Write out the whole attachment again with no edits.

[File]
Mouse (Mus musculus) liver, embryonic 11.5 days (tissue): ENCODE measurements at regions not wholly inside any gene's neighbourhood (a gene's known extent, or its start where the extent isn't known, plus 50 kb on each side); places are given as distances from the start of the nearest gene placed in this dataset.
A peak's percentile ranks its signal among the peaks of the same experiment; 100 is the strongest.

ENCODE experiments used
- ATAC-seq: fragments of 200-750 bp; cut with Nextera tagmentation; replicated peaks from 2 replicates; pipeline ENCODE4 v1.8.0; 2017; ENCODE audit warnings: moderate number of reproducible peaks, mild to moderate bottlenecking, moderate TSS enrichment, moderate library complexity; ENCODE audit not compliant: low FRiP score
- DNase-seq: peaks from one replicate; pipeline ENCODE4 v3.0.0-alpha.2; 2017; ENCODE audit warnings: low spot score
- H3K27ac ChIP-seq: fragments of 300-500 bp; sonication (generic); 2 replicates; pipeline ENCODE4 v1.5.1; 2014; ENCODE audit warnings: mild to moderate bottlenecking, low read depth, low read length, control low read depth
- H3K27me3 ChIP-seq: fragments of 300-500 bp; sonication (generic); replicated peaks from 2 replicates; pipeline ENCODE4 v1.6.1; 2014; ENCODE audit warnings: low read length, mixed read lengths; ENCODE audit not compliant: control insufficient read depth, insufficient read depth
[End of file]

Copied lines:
Mouse (Mus musculus) liver, embryonic 11.5 days (tissue): ENCODE measurements at regions not wholly inside any gene's neighbourhood (a gene's known extent, or its start where the extent isn't known, plus 50 kb on each side); places are given as distances from the start of the nearest gene placed in this dataset.
A peak's percentile ranks its signal among the peaks of the same experiment; 100 is the strongest.

ENCODE experiments used
- ATAC-seq: fragments of 200-750 bp; cut with Nextera tagmentation; replicated peaks from 2 replicates; pipeline ENCODE4 v1.8.0; 2017; ENCODE audit warnings: moderate number of reproducible peaks, mild to moderate bottlenecking, moderate TSS enrichment, moderate library complexity; ENCODE audit not compliant: low FRiP score
- DNase-seq: peaks from one replicate; pipeline ENCODE4 v3.0.0-alpha.2; 2017; ENCODE audit warnings: low spot score
- H3K27ac ChIP-seq: fragments of 300-500 bp; sonication (generic); 2 replicates; pipeline ENCODE4 v1.5.1; 2014; ENCODE audit warnings: mild to moderate bottlenecking, low read depth, low read length, control low read depth
- H3K27me3 ChIP-seq: fragments of 300-500 bp; sonication (generic); replicated peaks from 2 replicates; pipeline ENCODE4 v1.6.1; 2014; ENCODE audit warnings: low read length, mixed read lengths; ENCODE audit not compliant: control insufficient read depth, insufficient read depth